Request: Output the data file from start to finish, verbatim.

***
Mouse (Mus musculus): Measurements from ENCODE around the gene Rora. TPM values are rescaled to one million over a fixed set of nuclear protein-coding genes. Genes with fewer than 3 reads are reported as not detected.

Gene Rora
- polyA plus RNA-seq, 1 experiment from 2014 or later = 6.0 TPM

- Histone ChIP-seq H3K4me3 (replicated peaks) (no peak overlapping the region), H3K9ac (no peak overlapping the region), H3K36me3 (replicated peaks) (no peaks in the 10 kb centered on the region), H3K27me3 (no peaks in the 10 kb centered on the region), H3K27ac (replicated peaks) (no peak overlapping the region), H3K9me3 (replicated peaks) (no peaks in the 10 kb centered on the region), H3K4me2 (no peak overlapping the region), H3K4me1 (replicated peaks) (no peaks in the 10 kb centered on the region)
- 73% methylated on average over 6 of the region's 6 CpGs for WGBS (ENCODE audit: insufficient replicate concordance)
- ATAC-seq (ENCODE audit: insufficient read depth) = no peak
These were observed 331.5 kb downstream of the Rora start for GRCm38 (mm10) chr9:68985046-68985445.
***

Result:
Mouse (Mus musculus): Measurements from ENCODE around the gene Rora. TPM values are rescaled to one million over a fixed set of nuclear protein-coding genes. Genes with fewer than 3 reads are reported as not detected.

Gene Rora
- polyA plus RNA-seq, 1 experiment from 2014 or later = 6.0 TPM

- Histone ChIP-seq H3K4me3 (replicated peaks) (no peak overlapping the region), H3K9ac (no peak overlapping the region), H3K36me3 (replicated peaks) (no peaks in the 10 kb centered on the region), H3K27me3 (no peaks in the 10 kb centered on the region), H3K27ac (replicated peaks) (no peak overlapping the region), H3K9me3 (replicated peaks) (no peaks in the 10 kb centered on the region), H3K4me2 (no peak overlapping the region), H3K4me1 (replicated peaks) (no peaks in the 10 kb centered on the region)
- 73% methylated on average over 6 of the region's 6 CpGs for WGBS (ENCODE audit: insufficient replicate concordance)
- ATAC-seq (ENCODE audit: insufficient read depth) = no peak
These were observed 331.5 kb downstream of the Rora start for GRCm38 (mm10) chr9:68985046-68985445.